Hugh McQuaid file photo

Regulators at Connecticut’s Insurance Department were busy Thursday dealing with President Barack Obama’s announcement that he would extend for one year some plans that were cancelled in 2014 as a result of the Affordable Care Act.

Facing criticism from all sides and plummeting poll numbers, Obama put insurance companies back in the spotlight by encouraging them to reinstate the plans, but only if state insurance regulators agreed to allow those plans back in the marketplace.

State Insurance Commissioner Thomas Leonardi said his department is “carefully examining the full effect that this change would have on all Connecticut policyholders.”

It’s unknown at the moment how many consumers in Connecticut have had their plans cancelled.

“The ACA is an expansive and complex law built on myriad consumer protections, and any change deserves careful and thoughtful analysis,” Leonardi said.

The ACA, also known as Obamacare, included a provision that allowed people who, at the time of its passage, had coverage that did not meet the law’s standards to keep their plans if their plan hadn’t changed. The concept of grandfathering those plans will be expanded another year as long as the insurance companies are still willing to offer them and regulators are still willing to allow them.

“State insurance commissioners still have the power to decide what plans can and can’t be sold in their states, but the bottom line is, insurers can extend current plans that would otherwise be cancelled into 2014,” Obama explained during a televised press conference. “And Americans whose plans have been cancelled can choose to re-enroll in the same kind of plan.”

But the late-in-the-game decision by Obama to extend enrollment in those plans may work against consumers.

“Changing the rules after health plans have already met the requirements of the law could destabilize the market and result in higher premiums for consumers,” America’s Health Insurance Plans’ President and CEO Karen Ignagni, said in a statement. “Premiums have already been set for next year based on an assumption of when consumers will be transitioning to the new marketplace.”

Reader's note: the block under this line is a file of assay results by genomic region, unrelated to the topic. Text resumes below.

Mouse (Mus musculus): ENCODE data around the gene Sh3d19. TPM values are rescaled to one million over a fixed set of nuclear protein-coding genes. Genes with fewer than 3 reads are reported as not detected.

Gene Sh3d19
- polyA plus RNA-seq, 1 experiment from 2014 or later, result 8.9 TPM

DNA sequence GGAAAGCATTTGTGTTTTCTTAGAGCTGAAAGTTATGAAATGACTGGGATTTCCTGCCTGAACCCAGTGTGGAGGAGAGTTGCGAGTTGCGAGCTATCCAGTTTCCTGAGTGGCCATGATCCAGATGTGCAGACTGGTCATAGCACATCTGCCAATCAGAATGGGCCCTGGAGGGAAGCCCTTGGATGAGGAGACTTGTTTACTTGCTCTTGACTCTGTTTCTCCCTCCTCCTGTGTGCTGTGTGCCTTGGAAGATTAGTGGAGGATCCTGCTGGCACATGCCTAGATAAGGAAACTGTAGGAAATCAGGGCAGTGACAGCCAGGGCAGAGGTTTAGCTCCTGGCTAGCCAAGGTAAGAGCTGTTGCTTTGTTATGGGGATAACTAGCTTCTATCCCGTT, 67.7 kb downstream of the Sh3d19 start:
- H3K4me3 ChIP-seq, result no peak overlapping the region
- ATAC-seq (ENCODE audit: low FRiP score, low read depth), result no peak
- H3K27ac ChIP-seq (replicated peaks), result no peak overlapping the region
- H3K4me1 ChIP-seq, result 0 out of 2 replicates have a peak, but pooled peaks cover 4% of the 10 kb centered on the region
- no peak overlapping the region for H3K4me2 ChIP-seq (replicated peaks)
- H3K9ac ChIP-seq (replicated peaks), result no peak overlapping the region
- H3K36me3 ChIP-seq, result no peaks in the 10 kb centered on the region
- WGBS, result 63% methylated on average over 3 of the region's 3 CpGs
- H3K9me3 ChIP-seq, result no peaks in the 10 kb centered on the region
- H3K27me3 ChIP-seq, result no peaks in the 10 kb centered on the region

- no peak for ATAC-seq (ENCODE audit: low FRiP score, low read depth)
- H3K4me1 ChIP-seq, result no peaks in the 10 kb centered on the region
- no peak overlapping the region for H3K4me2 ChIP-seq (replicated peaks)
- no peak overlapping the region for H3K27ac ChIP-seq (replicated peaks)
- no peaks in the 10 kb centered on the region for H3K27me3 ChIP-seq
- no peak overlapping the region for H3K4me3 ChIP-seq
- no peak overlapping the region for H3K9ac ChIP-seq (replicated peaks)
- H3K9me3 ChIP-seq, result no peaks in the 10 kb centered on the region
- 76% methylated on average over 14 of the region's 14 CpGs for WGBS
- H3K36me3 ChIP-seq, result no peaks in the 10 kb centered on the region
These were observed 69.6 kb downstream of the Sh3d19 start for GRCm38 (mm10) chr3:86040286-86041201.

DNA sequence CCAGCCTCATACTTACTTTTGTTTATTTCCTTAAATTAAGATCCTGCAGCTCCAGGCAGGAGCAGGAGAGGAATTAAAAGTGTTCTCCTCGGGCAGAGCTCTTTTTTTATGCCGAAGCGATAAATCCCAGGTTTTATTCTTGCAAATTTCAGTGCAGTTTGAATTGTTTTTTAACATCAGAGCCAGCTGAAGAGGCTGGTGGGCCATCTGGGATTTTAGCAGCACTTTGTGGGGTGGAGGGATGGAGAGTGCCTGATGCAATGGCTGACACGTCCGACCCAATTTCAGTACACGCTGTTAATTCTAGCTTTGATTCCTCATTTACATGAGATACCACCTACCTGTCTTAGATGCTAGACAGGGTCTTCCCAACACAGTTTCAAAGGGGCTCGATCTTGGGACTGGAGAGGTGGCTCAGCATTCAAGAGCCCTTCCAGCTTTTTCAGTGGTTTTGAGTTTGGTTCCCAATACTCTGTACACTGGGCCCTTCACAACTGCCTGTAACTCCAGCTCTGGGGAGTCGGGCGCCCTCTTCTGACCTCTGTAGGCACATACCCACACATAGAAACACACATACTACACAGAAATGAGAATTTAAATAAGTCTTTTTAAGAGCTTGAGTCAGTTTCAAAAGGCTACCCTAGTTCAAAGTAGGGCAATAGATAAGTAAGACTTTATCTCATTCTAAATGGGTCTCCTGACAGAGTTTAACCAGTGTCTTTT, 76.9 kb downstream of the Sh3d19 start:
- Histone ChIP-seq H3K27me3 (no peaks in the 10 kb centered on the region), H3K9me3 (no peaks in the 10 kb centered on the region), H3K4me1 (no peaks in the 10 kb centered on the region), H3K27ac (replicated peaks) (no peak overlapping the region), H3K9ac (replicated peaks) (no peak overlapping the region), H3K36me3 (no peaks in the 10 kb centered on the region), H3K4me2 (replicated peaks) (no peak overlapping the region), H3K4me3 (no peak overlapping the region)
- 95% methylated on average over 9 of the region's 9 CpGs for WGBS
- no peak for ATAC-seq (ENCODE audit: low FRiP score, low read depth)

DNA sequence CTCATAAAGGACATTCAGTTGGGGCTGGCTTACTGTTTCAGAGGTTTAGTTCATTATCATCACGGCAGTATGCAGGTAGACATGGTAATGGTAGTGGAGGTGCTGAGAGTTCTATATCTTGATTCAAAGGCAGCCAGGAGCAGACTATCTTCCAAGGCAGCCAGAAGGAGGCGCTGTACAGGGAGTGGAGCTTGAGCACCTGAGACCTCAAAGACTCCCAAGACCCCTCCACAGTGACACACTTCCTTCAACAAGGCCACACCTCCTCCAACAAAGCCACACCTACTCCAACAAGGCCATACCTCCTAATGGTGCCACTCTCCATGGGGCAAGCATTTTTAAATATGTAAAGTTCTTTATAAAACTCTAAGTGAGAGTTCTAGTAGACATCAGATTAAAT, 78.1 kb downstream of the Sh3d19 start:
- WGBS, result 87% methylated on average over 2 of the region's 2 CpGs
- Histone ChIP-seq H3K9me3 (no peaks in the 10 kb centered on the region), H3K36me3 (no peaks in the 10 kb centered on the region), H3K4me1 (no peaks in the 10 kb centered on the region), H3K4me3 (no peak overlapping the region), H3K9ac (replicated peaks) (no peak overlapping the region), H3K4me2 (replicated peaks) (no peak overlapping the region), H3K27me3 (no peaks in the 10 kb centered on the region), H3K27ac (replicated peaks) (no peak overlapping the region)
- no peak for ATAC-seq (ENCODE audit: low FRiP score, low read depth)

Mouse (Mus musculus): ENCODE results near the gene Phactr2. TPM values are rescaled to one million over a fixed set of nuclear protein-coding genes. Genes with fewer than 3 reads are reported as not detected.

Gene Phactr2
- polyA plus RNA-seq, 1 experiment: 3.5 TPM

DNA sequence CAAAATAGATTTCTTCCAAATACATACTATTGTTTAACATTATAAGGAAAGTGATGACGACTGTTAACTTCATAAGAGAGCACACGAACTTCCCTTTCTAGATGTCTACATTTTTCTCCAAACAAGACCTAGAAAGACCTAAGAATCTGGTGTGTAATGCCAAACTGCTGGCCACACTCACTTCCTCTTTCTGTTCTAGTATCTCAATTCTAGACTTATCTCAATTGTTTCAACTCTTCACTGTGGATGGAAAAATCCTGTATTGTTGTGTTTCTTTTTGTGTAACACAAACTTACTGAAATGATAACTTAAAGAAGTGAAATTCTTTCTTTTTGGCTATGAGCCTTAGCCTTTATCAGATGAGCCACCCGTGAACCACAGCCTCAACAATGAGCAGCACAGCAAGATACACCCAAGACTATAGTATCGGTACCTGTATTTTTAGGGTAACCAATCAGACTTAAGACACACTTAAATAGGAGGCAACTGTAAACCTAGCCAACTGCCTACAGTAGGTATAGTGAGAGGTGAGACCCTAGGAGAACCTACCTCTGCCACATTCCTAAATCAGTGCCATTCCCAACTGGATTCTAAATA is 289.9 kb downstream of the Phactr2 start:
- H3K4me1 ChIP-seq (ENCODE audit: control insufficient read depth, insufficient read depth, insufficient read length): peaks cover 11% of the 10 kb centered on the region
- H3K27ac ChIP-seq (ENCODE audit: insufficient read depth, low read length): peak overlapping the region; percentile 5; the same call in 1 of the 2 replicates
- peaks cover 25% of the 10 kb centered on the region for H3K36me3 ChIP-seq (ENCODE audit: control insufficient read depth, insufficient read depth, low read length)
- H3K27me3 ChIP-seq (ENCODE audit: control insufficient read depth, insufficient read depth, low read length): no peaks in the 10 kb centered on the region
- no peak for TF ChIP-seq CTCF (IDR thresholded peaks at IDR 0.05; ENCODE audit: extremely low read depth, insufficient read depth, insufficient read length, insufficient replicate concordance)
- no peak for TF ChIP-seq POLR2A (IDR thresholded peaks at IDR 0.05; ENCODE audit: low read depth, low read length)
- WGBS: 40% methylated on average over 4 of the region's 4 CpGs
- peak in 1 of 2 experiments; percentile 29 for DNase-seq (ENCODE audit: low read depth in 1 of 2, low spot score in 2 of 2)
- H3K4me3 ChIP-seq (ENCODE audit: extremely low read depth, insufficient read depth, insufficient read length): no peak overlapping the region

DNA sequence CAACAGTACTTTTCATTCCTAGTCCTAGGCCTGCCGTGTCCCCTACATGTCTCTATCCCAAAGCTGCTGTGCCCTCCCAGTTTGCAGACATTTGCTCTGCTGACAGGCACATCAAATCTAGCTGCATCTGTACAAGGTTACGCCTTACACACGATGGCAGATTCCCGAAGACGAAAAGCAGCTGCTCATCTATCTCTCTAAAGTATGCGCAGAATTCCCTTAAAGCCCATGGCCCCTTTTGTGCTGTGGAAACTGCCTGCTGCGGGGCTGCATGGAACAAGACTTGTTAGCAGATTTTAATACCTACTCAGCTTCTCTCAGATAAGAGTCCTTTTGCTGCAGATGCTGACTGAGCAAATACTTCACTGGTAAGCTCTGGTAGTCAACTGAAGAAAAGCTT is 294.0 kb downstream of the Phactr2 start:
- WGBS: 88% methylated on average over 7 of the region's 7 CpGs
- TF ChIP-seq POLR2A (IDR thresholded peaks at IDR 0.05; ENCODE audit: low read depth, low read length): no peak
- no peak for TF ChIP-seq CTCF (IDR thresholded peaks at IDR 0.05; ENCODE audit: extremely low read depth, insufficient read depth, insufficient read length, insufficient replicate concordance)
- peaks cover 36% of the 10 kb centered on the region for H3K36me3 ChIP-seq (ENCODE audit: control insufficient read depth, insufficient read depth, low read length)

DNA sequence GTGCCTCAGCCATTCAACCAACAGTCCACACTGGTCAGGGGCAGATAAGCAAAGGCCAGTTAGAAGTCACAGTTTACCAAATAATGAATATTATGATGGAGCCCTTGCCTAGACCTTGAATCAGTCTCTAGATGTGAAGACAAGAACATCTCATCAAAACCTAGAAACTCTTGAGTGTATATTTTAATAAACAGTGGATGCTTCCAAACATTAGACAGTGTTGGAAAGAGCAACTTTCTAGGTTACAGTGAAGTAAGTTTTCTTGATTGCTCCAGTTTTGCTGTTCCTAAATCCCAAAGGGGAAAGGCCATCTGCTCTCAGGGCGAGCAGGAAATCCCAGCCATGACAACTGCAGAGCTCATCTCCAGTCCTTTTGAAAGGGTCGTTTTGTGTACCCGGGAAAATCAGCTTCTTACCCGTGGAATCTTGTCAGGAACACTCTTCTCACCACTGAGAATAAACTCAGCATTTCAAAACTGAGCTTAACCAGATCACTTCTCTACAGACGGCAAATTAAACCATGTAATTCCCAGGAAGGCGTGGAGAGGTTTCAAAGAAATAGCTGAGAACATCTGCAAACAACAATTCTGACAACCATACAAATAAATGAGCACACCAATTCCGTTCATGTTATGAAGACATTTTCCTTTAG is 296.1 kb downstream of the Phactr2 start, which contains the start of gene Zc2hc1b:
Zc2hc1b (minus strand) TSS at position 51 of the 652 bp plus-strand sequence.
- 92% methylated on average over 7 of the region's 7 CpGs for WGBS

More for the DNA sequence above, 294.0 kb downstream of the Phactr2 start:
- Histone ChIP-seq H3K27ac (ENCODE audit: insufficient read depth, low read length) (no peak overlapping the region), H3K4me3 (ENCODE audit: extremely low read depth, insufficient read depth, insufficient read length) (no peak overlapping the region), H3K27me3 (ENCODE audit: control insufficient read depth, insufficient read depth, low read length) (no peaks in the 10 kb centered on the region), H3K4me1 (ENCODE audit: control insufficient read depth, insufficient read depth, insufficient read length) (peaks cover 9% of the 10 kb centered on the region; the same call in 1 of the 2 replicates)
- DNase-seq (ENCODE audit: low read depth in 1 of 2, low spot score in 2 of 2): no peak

The danger is that if “fewer younger and healthier people choose to purchase coverage in the exchange, premiums will increase in the marketplace and there will be fewer choices for consumers,” Ignagni, head of the national trade association for the health insurance industry, said.

Access Health CT CEO Kevin Counihan agreed with Ignagni’s assessment.

He said a key principle of the Affordable Care Act is a balanced risk pool. So, demographically speaking, the key is a good distribution of younger, healthier people — who aren’t using many medical services but are paying into the system — to offset the costs of older, maybe sicker, individuals who are using the medical services more frequently.

Obama’s announcement “may incent people to stay with plans outside the exchange that could have a deleterious effect on the pool,” Counihan said.

It also only gives insurance carriers about seven weeks to come up with new rates that would have to be approved by regulators before allowing consumers to re-enroll.

Democratic Gov. Dannel P. Malloy said his administration is examining the ramifications of Obama’s statements.

“We understand there is uncertainty among some policyholders and that is why I have asked Commissioner Leonardi to carefully review the legal and regulatory questions that this poses,” Malloy said. “As a part of this review, Lt. Gov. Wyman is also convening a meeting with the Exchange and other stakeholders.”

In the meantime, he urged residents to check out the rates on the Access Health CT website to see how they stack up to their existing policy.